If you want to know where all those Vote Forward letters mattered, we have flipped the lower house of the Pennsylvania legislature by two votes. Not two seats. We won the last seat by two votes.

I’m sorry to say our longtime friend Padma Kuppa lost her MI State Senate race by less than 1000 votes, but we did flip both chambers, making MI a Dem Trifecta.

The Nevada Senate math

Wednesday 8:00 pm. Too tired to say much about the election as a whole. Disaster averted. Control of the Senate still unclear. Let me try to explain the Nevada situation.

All election day in-person votes (heavily Rep) are counted. Essentially all of the “rural” counties—everything except Washoe (Reno + surrounding area) and Clark (Las Vegas)—is in, huge Rep margin there.

As of this writing, Laxalt leads Cortez Masto by over 18K votes. There are 131K votes not yet counted, and they comprise (1) Reno mail, (2) Reno drop boxes, (3) LV mail, and (4) LV drop boxes. I would guess another 9K ballots will come in between now and Saturday, the final deadline regardless of postmark. CCM needs to average 57% of these votes to take the lead. Bucket (3) has, I believe 16K ballots. Bucket (4) was announced as about 59,600. Dems had hoped for and expected significantly more. Bucket (3) is running at 65% for CCM, much better than required. But no one has any idea yet what is in Bucket (4). Is it like people who queued up to vote in person, which would make the situation difficult? Maybe. But the LV unions’ Get Out the Vote operation was pushing exactly this method of voting—so even though the quantity is smaller than expected, it might still provide a significant margin. It’s a complete mystery until the first release of results from the boxes, which I believe is tomorrow.

There are also the 60K+ votes from Reno. I don’t believe Bucket (2) is very large. Mail votes from Reno were heavily D until Election Day, when they were plurality R. No idea if that is a trend or a fluke. In any case, overall, Washoe County has Laxalt ahead by almost 5000 votes. Mail ballots, however, ran against him. I don’t know how much CCM can count on from here. 55% would be enough.

I’d expect the final margin to be less than 2000 votes, regardless of who wins.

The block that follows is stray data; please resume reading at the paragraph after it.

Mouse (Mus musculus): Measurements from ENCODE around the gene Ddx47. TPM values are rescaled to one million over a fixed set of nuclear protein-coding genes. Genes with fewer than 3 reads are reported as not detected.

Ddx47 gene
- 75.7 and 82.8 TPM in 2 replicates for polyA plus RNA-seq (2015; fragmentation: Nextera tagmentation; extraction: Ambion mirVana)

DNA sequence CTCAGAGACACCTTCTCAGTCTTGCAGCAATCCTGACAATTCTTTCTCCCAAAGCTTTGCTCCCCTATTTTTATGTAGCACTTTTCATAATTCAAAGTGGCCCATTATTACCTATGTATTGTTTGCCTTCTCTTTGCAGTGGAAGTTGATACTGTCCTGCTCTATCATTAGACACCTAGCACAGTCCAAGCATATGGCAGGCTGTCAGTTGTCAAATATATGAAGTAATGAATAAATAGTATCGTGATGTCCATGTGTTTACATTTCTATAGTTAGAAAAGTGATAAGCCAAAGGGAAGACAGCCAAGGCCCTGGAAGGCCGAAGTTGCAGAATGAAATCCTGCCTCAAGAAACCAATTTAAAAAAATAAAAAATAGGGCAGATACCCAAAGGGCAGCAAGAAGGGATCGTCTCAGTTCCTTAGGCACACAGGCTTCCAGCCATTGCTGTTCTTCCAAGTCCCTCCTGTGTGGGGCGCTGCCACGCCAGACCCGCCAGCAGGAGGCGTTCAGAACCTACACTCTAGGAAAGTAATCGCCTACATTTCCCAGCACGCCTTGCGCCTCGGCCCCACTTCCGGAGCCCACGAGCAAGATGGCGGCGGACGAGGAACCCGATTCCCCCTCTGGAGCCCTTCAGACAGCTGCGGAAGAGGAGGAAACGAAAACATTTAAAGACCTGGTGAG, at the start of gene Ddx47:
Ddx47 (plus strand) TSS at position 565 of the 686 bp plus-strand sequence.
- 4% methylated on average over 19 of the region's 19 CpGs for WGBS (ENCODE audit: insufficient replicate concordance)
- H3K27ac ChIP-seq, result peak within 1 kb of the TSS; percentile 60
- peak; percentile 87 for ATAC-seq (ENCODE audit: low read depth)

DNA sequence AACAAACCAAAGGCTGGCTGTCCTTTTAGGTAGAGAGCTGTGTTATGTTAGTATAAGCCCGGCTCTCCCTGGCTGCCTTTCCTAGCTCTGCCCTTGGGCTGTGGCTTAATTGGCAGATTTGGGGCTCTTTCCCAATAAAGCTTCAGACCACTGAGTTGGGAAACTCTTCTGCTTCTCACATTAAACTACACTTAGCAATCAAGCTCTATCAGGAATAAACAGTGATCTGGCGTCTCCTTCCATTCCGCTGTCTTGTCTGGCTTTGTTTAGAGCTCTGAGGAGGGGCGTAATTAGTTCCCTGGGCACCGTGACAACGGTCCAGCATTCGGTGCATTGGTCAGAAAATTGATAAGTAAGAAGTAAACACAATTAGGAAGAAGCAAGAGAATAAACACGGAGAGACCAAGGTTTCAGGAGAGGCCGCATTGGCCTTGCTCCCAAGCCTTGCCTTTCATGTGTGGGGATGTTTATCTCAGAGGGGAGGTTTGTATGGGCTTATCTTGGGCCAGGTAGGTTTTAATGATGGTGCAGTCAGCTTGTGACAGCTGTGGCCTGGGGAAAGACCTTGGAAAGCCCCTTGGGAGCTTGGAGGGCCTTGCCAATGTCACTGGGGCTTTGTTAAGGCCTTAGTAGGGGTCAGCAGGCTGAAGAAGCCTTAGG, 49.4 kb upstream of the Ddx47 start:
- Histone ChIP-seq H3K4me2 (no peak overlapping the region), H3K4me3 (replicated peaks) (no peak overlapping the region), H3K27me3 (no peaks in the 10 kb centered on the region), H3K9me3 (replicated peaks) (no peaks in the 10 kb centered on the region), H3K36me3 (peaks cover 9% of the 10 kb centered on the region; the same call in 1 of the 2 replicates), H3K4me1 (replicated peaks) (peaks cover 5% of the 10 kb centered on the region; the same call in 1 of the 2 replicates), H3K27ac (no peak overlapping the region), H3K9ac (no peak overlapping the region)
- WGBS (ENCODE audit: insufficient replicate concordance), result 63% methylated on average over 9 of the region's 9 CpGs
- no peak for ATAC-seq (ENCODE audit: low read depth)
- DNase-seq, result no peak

The Washington Post slightly favors CCM despite her current deficit.

UPDATE Wed 10:00 pm. Good news. In the first batch of Washoe (Reno) mail ballots tallied, CCM won better than 60/40. Far above what she needs. This wiped out a 5000 total-vote deficit in the county. The winner of Washoe is usually the winner of the state.

Recommended essay in the NY Times

The opening paragraphs alone are enough to endorse it, for the understated view of the situation.

By Anand Giridharadas. Non-paywalled link.

Polls swing this way and that way, but the larger story they tell is unmistakable. With the midterm elections, Americans are being offered a clear choice between continued and expanded liberal democracy, on the one hand, and fascism, on the other. And it’s more or less a dead heat.

It is time to speak an uncomfortable truth: The pro-democracy side is at risk not just because of potential electoral rigging, voter suppression and other forms of unfair play by the right, as real as those things are. In America (as in various other countries), the pro-democracy cause — a coalition of progressives, liberals, moderates, even decent Republicans who still believe in free elections and facts — is struggling to win the battle for hearts and minds.

The pro-democracy side can still very much prevail. But it needs to go beyond its present modus operandi, a mix of fatalism and despair and living in perpetual reaction to the right and policy wonkiness and praying for indictments.

NY Times

Team Fascist has been more successful because they are more experienced and determined at engaging the electorate at psychological and emotional levels. A liberal response based in various dry policy issues doesn’t engender similar loyalty or enthusiasm. To Giridharadas’s taste, the Inflation Reduction Act is better policy than the student loan cancellation which he says is something of a mixed bag—but the latter has the chance to be life-changing for voters who will not forget it, and the former is more abstract, and wasn’t sold to voters as a liberal accomplishment. Not for the first (or last) time, Republican candidates are taking credit for the capital improvements in their districts financed by a law they voted against.

I was also endeared to the article by its pointing out the Democrats are much better at asking you for money—over and over again—than at fostering a sense of participation and membership. It’s always nice to have priors confirmed, when he points out how the Right uses church groups, shooting ranges, and other places to cement emotional membership. There are too few Democratic groups doing the same. We can be proud of belonging to just such a group.

Fighting Fascism should be, occasionally, fun. Not just the constant feeling of dread.